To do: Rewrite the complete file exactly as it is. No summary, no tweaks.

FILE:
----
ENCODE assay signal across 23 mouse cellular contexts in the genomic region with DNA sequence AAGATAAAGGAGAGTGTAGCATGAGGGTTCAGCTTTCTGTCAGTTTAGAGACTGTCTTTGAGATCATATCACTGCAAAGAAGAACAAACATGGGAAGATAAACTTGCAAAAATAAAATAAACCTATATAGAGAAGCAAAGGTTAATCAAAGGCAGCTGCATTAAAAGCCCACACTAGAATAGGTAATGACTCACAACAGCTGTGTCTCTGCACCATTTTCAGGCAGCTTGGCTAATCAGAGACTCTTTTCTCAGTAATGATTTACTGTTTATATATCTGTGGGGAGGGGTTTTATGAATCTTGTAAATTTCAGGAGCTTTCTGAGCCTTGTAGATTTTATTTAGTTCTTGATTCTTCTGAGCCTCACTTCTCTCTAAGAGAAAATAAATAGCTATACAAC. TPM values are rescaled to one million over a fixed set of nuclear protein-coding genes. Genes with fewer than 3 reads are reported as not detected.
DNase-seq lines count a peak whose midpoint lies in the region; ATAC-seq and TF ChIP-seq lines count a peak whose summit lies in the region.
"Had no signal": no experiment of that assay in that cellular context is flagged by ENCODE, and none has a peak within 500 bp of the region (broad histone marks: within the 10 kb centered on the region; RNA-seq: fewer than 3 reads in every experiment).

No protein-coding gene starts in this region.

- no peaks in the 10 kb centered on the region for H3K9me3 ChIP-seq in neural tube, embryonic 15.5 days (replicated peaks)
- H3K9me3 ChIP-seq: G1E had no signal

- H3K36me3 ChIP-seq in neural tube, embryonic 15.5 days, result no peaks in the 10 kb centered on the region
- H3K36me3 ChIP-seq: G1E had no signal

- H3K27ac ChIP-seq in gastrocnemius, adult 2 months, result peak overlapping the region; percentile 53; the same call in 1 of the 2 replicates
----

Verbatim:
ENCODE assay signal across 23 mouse cellular contexts in the genomic region with DNA sequence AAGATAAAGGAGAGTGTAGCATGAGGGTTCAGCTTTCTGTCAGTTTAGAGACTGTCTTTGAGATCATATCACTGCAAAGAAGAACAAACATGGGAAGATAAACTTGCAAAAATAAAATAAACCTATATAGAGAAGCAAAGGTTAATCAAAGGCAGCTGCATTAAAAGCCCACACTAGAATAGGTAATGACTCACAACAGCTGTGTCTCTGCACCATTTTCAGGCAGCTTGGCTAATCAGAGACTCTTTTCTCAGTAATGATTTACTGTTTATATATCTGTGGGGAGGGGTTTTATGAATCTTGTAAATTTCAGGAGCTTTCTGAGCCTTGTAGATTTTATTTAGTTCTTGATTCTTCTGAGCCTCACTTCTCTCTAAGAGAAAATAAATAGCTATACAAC. TPM values are rescaled to one million over a fixed set of nuclear protein-coding genes. Genes with fewer than 3 reads are reported as not detected.
DNase-seq lines count a peak whose midpoint lies in the region; ATAC-seq and TF ChIP-seq lines count a peak whose summit lies in the region.
"Had no signal": no experiment of that assay in that cellular context is flagged by ENCODE, and none has a peak within 500 bp of the region (broad histone marks: within the 10 kb centered on the region; RNA-seq: fewer than 3 reads in every experiment).

No protein-coding gene starts in this region.

- no peaks in the 10 kb centered on the region for H3K9me3 ChIP-seq in neural tube, embryonic 15.5 days (replicated peaks)
- H3K9me3 ChIP-seq: G1E had no signal

- H3K36me3 ChIP-seq in neural tube, embryonic 15.5 days, result no peaks in the 10 kb centered on the region
- H3K36me3 ChIP-seq: G1E had no signal

- H3K27ac ChIP-seq in gastrocnemius, adult 2 months, result peak overlapping the region; percentile 53; the same call in 1 of the 2 replicates